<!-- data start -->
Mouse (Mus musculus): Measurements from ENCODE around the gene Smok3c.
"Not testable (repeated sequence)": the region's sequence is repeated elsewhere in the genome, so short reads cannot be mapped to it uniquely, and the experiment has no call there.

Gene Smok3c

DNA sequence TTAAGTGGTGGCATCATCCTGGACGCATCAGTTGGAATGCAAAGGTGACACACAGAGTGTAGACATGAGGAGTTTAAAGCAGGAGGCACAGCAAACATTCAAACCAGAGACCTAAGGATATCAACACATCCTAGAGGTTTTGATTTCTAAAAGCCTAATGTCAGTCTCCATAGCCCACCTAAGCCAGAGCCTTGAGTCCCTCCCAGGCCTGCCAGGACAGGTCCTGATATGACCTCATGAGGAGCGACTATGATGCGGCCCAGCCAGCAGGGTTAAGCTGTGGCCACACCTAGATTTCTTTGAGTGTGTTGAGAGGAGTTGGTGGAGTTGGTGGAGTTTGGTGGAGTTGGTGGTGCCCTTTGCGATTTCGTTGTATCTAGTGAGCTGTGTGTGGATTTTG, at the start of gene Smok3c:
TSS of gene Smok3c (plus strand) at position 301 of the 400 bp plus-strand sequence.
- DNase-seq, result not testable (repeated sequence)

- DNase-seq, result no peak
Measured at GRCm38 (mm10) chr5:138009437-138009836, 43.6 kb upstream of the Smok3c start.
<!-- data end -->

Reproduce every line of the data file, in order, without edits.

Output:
Mouse (Mus musculus): Measurements from ENCODE around the gene Smok3c.
"Not testable (repeated sequence)": the region's sequence is repeated elsewhere in the genome, so short reads cannot be mapped to it uniquely, and the experiment has no call there.

Gene Smok3c

DNA sequence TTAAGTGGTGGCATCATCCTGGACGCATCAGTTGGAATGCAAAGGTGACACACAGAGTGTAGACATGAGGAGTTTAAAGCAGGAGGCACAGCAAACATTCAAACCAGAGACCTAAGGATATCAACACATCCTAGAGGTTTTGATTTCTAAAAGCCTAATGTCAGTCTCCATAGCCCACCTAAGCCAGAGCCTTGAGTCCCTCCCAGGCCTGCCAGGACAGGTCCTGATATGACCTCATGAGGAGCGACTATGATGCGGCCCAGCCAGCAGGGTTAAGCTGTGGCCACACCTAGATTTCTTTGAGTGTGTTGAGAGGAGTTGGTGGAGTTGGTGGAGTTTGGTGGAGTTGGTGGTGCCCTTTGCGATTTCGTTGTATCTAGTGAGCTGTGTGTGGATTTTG, at the start of gene Smok3c:
TSS of gene Smok3c (plus strand) at position 301 of the 400 bp plus-strand sequence.
- DNase-seq, result not testable (repeated sequence)

- DNase-seq, result no peak
Measured at GRCm38 (mm10) chr5:138009437-138009836, 43.6 kb upstream of the Smok3c start.